If you're like most towing company owners, you've been absorbing increases in the cost of doing business without raising your rates for a while, which means you'll need to play catch-up. If, after your cost breakdown, you find that you need to increase your prices by 17%, it may not be beneficial to your company to add this all at once. There is nothing wrong with writing a letter explaining that you have absorbed these increases for some time and need to increase your towing rate in multiple increments. You won't lose customers by increasing your towing rate, if you inform them in a manner they're accustomed to. It's normal for prices to go up—it’s just taken the towing industry far too long to come to that conclusion.


2. Continue to offer excellent value

Your customer, like every purchaser of a product or service across North America, is interested in three main things from you as their provider: excellent quality, top-notch service and a low price. Your customers can only have two out of the three. If your customers want the highest quality with the fastest service, then the price will reflect that. If they want the lowest price with the fastest service, then the quality will reflect that. And if your customers want the highest quality with the lowest price, then the service will reflect that. When my dad shared this lesson with me, he finished with a funny quote from an old wise Chinese man: “Cheap thing no good. Good thing no cheap!”

When you decide to increase your towing rates, explain the quality service that you provide. There are many customers who are looking for both quality and service, fully understanding that it will come with a higher price than other services available. These customers—and they are the "good" ones—are looking for value for money.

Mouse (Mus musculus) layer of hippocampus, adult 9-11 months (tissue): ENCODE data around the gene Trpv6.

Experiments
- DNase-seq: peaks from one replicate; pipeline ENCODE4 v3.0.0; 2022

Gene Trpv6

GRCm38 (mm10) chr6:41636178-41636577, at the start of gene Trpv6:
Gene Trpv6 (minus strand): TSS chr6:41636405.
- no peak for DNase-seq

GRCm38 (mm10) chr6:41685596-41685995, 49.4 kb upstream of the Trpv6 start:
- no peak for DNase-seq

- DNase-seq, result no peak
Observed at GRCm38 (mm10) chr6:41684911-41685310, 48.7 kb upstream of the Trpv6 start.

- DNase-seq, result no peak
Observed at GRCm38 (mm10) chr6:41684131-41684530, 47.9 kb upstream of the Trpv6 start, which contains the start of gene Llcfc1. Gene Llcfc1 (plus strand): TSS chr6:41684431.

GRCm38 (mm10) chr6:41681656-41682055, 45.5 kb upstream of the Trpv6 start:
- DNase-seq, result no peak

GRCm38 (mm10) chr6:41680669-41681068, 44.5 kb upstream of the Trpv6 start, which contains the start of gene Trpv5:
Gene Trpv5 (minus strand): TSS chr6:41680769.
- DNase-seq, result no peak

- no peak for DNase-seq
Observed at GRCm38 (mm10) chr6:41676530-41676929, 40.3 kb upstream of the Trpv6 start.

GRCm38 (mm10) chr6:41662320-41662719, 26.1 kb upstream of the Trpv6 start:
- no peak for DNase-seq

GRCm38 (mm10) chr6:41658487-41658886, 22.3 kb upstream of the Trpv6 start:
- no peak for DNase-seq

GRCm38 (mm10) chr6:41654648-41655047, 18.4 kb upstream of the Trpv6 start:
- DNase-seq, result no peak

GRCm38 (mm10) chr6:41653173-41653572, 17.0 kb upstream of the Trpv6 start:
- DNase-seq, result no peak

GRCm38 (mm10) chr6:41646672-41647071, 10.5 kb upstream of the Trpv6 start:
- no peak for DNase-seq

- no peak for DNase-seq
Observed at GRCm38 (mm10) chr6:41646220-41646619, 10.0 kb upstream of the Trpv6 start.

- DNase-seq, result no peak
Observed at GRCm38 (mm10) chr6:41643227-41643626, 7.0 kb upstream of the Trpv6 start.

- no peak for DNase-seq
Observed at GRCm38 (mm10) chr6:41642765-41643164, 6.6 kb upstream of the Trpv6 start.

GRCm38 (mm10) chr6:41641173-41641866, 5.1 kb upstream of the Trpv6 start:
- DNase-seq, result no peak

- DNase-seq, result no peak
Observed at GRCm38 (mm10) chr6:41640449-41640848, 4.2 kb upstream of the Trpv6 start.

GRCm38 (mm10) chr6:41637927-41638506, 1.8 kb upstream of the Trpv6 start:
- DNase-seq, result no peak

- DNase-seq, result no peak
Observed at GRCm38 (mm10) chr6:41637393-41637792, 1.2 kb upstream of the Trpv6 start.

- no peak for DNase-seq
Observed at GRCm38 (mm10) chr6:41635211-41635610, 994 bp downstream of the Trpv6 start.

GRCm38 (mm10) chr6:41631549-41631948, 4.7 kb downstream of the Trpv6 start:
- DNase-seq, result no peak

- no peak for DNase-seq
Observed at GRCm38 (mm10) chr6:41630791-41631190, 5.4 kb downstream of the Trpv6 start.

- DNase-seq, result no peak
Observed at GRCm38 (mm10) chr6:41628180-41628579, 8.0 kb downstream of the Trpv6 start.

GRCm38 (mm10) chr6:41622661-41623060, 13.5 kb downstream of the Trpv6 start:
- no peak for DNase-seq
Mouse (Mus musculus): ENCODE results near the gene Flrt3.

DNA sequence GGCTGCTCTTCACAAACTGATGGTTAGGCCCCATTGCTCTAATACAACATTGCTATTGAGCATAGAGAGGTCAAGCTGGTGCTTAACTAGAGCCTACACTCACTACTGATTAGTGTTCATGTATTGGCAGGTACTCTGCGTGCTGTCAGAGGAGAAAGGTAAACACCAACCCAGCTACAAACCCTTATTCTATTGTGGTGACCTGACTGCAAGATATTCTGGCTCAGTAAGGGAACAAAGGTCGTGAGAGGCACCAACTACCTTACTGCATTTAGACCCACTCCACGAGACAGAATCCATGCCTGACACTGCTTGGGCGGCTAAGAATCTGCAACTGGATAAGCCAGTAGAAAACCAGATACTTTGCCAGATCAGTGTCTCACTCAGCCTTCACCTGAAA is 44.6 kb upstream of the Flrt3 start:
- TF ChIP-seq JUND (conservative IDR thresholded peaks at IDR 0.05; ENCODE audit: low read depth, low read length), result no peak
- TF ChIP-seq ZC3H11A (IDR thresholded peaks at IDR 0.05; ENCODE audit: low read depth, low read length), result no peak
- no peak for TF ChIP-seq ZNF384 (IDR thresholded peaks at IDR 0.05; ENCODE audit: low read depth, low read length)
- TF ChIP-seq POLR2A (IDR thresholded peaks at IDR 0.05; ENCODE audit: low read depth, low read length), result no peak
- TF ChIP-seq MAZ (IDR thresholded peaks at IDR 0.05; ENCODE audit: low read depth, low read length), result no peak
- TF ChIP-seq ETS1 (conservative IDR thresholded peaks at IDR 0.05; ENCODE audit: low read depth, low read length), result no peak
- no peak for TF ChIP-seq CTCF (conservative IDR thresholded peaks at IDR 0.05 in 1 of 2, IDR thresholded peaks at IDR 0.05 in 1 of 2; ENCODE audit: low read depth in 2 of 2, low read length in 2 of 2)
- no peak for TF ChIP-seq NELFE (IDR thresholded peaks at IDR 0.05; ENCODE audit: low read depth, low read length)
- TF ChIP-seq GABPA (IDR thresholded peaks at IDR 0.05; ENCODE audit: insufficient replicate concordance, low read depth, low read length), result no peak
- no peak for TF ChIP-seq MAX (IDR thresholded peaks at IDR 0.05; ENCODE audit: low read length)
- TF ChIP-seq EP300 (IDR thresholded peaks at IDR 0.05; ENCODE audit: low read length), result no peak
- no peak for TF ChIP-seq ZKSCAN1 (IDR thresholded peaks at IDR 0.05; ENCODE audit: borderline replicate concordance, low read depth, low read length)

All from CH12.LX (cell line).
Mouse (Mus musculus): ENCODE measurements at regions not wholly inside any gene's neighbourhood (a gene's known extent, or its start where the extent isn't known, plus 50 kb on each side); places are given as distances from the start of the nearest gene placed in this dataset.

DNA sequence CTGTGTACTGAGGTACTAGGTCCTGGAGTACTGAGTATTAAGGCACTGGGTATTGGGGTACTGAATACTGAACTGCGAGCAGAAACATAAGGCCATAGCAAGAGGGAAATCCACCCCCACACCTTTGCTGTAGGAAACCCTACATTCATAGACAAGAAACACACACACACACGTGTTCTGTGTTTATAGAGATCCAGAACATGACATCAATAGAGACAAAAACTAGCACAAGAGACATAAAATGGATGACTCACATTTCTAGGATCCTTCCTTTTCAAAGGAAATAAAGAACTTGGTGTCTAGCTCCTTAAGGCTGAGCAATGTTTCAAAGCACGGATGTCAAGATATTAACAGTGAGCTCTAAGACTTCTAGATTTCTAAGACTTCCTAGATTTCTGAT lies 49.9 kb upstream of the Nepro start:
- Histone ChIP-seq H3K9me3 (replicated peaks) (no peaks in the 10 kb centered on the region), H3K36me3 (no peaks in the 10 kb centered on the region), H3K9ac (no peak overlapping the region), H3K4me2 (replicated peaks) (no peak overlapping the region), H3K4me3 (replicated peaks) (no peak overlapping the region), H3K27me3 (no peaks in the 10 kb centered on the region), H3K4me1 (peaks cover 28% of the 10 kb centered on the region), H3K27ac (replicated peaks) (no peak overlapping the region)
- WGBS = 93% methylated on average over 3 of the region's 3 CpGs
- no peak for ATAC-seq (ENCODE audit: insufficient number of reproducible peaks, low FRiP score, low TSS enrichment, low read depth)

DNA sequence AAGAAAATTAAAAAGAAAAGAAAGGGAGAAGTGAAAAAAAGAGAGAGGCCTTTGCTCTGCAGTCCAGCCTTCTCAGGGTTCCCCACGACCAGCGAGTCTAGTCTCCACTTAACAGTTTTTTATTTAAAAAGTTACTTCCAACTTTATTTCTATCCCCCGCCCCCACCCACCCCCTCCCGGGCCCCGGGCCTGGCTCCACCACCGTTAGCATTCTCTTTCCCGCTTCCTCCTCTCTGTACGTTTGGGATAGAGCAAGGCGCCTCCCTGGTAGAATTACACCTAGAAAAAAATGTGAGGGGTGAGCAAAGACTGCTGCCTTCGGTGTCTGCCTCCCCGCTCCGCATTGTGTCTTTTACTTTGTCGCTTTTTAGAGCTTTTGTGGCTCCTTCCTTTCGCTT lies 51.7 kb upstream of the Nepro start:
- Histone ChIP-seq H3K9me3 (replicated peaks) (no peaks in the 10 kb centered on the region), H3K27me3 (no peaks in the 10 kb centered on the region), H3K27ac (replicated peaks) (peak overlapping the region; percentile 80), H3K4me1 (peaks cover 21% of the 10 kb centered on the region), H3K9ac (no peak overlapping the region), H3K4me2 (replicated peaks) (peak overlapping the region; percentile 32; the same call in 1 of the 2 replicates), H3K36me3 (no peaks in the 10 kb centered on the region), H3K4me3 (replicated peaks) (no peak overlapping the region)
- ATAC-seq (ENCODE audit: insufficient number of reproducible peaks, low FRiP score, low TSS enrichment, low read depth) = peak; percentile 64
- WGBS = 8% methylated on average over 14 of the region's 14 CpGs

Emphasize the quality of your operators and their credentials (if they're WreckMaster certified, they've been trained by the largest towing and recovery training institute in the world). Talk about the calibre of your equipment. Go the extra mile whenever you can by doing the small things that don't cost much but add a lot of value.


3. Go after the customers who are looking for quality and service

Pursue the customers and contracts that are looking for what you offer, not the customers and contracts that want you to cut corners in order to slash prices. And while you're bidding on those contracts, always be professional about your fellow towers. We're in this together. Promote your company's qualities instead of trying to degrade your colleagues. 

The reality is this: as an industry, we need to increase our towing rates to a fair level. As a career operator, you have earned the right to take home a fair wage without working 18 hours a day. Never before has our industry shown such professionalism. Now we need to back up our efforts with increasing our bottom line. We’ve earned it!


Topics: Growing your business